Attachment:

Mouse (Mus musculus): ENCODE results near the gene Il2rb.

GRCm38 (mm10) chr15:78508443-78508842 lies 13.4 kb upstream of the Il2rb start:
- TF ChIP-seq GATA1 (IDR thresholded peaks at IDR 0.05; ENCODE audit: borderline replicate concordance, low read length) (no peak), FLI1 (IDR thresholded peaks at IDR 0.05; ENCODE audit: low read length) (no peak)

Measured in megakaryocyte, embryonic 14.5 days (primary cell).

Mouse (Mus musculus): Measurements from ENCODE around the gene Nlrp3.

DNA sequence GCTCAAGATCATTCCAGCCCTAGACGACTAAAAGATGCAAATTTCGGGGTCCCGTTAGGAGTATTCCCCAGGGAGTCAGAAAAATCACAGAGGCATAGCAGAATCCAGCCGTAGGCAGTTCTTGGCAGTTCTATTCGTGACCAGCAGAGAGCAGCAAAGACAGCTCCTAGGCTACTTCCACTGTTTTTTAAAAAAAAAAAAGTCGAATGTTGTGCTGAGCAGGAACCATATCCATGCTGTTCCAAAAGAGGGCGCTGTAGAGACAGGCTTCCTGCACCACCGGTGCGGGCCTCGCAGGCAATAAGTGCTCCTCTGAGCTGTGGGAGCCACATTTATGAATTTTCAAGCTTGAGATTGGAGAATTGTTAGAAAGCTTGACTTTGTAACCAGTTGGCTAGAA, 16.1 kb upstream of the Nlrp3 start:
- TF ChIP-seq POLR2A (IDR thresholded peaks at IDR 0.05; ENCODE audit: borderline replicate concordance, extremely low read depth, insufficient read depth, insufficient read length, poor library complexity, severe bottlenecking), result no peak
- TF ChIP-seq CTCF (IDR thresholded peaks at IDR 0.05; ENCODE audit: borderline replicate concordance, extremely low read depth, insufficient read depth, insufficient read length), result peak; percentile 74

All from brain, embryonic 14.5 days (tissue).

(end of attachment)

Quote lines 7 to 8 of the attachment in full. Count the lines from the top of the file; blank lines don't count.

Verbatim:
- TF ChIP-seq POLR2A (IDR thresholded peaks at IDR 0.05; ENCODE audit: borderline replicate concordance, extremely low read depth, insufficient read depth, insufficient read length, poor library complexity, severe bottlenecking), result no peak
- TF ChIP-seq CTCF (IDR thresholded peaks at IDR 0.05; ENCODE audit: borderline replicate concordance, extremely low read depth, insufficient read depth, insufficient read length), result peak; percentile 74